Like he did now.




None would guess from the man’s appearance that he was a master criminal, wanted in fifteen countries. He dressed like a typical Western businessman: a sharply tailored suit in an understated pinstripe, a silk tie, a platinum Rolex. Still, there remained a certain austere aesthetic quality to him. His black hair was shaved around the ears and back, leaving only a crisp crown of hair on top of his head, not unlike a monk. He wore a pinched set of eyeglasses, circular lenses, faintly tinted blue, a studious countenance.




At last the dealer waved her hands over the stack of chips, showing her empty fingers and palms to the security cameras hidden in the black mirrored domes in the ceiling.




“Fifty thousand dollars even,” she finished.




The pit boss nodded. The dealer counted out the amount in thousand-dollar chips. “More good luck, sir,” the boss acknowledged.




Without even a nod, Zhang departed with his two bodyguards. He had been gambling all night. Dawn already glimmered. The CyberCrime forum would resume in another three hours. The conference covered the latest trends in identity theft, infrastructure protection, and myriad other security topics.




In two hours, a breakfast symposium put on by Hewlett Packard would commence. Zhang would make the transfer during that meeting. His American contact was still unknown. It was one of the main objectives of the ops here. Besides securing the weapons data, they sought to flush out Zhang’s stateside contact, someone tied to a shady network that traded in military secrets and technologies.




It was a mission that must not fail.




Painter followed the group. His superiors at DARPA had personally tapped him for this mission, in part for his expertise in micro-surveillance and computer engineering, but more importantly, for his ability to blend in at Foxwoods.




Though only half-blooded, Painter had inherited enough of his father’s features to pass as a Pequot Indian. It did take a few trips to a tanning salon to enrich his complexion and brown contact lenses to hide his mother’s blue eyes. But afterward, with his shoulder-length hair the color of a raven’s wing, presently tied back in a tail, he did look like his father. To finish his disguise, he wore a casino suit with the symbol of the Pequot tribe embroidered on the pocket, a tree atop a knoll framed against a clear sky. Who looked beyond a suit anyway?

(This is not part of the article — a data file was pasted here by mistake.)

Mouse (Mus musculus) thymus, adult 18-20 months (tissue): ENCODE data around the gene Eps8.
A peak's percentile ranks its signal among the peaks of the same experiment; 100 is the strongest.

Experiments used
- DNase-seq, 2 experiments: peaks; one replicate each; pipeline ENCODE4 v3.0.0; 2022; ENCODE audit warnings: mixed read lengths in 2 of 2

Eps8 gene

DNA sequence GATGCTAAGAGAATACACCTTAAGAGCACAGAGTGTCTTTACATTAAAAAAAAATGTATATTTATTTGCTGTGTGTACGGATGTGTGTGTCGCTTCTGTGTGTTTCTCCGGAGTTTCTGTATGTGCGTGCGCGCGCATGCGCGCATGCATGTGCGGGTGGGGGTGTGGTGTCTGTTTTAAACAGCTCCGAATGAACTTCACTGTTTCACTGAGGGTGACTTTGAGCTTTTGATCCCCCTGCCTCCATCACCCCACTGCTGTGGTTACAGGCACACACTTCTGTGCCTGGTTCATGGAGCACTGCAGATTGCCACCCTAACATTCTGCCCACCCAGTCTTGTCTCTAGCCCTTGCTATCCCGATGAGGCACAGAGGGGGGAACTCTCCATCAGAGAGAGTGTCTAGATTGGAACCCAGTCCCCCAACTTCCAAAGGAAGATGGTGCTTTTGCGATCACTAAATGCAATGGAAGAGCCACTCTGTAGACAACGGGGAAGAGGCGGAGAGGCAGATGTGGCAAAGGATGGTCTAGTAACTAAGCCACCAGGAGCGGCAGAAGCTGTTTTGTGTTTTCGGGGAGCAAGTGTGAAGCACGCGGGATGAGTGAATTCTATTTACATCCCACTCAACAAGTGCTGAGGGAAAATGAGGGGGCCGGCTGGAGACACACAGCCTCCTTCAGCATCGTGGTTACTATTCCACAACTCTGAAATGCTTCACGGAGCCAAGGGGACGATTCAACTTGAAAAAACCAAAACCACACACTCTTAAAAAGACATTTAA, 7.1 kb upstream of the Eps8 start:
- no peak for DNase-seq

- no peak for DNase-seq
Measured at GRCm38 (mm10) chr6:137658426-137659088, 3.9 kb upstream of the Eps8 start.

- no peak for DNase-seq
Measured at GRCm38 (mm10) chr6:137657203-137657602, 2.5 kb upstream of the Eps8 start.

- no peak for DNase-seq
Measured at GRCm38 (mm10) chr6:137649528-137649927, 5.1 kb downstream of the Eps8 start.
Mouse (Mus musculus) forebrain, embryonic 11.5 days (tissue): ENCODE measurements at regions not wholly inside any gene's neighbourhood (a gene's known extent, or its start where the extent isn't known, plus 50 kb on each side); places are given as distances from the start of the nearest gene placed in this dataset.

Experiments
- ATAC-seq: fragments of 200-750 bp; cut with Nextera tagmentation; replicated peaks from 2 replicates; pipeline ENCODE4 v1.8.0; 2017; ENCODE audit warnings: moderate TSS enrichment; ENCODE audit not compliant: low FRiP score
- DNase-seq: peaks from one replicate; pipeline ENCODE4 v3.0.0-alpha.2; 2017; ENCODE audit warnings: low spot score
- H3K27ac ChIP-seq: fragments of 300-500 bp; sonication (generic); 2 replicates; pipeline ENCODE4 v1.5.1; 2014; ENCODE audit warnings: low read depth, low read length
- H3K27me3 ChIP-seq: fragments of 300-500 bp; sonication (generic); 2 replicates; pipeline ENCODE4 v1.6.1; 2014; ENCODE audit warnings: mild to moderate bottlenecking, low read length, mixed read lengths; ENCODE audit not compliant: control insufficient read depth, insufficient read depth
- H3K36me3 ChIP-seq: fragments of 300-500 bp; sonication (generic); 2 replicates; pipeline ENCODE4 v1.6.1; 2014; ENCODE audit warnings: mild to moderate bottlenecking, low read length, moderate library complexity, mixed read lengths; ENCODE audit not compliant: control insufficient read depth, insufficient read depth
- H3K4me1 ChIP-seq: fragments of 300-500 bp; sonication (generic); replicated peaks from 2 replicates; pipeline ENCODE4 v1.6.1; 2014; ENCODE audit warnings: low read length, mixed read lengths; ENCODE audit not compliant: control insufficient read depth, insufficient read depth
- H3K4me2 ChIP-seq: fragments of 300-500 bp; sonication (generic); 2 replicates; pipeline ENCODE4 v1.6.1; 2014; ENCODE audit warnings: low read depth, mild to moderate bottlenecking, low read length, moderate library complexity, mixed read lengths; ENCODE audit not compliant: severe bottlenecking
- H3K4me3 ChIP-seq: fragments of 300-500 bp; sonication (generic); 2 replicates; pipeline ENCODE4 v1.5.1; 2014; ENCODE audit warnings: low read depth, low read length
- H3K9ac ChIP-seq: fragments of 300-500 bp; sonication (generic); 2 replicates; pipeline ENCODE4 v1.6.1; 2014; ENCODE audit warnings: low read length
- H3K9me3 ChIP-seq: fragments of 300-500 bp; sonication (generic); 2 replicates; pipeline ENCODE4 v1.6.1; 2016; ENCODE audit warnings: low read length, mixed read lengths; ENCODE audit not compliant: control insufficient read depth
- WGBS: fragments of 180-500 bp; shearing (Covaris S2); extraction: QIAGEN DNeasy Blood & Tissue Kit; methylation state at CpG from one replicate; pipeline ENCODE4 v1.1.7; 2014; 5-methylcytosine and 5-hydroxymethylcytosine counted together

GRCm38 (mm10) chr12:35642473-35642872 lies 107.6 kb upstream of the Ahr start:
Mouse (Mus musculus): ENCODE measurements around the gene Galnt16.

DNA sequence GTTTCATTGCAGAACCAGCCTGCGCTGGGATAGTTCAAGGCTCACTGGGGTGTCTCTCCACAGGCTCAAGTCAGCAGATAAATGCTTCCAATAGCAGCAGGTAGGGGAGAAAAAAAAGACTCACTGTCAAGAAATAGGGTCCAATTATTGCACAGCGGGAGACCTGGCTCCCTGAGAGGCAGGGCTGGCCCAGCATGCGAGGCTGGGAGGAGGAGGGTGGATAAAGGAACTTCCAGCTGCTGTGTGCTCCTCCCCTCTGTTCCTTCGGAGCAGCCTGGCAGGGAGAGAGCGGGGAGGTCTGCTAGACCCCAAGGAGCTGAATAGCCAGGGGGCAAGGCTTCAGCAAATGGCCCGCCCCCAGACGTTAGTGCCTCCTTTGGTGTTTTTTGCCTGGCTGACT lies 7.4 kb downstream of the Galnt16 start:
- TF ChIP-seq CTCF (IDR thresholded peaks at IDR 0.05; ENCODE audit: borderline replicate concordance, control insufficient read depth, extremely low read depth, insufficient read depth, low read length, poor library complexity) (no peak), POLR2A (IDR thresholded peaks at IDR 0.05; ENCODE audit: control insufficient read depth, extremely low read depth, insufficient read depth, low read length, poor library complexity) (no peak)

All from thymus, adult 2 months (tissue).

From his position, Painter remained wary as he followed Zhang. His eyes never focused directly upon the group. He watched peripherally and used natural cover to the best advantage. He stalked his quarry through the neon woodlands of blinking machines and wide glades of green felt tables. He maintained his distance and varied his pace and direction.




His earpiece buzzed with Mandarin. Zhang’s voice. Picked up by the microtransceiver. Zhang was heading back to his suite.




Painter touched his throat microphone and subvocalized into the radio. “Sanchez, how are you picking up on the feed?”




“Loud and clear, Commander.”




His co-agent on this mission, Cassandra Sanchez, was holed up in the suite across the hall from Zhang’s, manning the surveillance array.




“How is the subdermal holding?” he asked her.




“He’d better access his computer soon. The bug is running low on juice.”




Painter frowned. The “bug” had been planted yesterday on Zhang during a massage. Sanchez’s Latino features were dark enough to pass for Indian. She had implanted the subdermal transceiver during a deep-tissue massage last night, the prick of penetration unfelt as she dug her thumbs in deep. She covered the tiny puncture wound with an anesthetic smear of surgical bond. By the time the massage was over, it had sealed and dried. The digital microtransceiver had a life span of only twelve hours.




“How much time left?”




“Best estimate…eighteen minutes.”




“Damn.”




Painter focused his full attention back on his quarry’s conversation.




The man kept his voice low, meant for his bodyguards only. Painter, fluent in Mandarin, listened. He hoped Zhang would give some indication when he would retrieve the plasma weapons file. He was disappointed.




“Have the girl ready after I’ve showered,” Zhang said.




Painter tightened a fist. The “girl” was thirteen, an indentured slave from North Korea. His daughter, he had explained to those who even thought to ask. If this had been true, incest could be added to the long list of charges to which Zhang was guilty.




Following them, Painter skirted around a change booth and set off down a long bank of machines, paralleling his quarry. A jackpot rang out from a dollar slot machine. The winner, a middle-aged man in a jogging suit, smiled and looked around for someone to share his good fortune. There was only Painter.




“I won!” he cried jubilantly, eyes red-rimmed from playing all night.




Painter nodded. “More good luck, sir,” he answered, repeating the pit boss’s earlier words, and strode past the man. There were no real winners here—except the casino. The slot machines alone netted eight hundred million dollars last year. It seemed the Pequot tribe had come a long way from its 1980s sand-and-gravel business.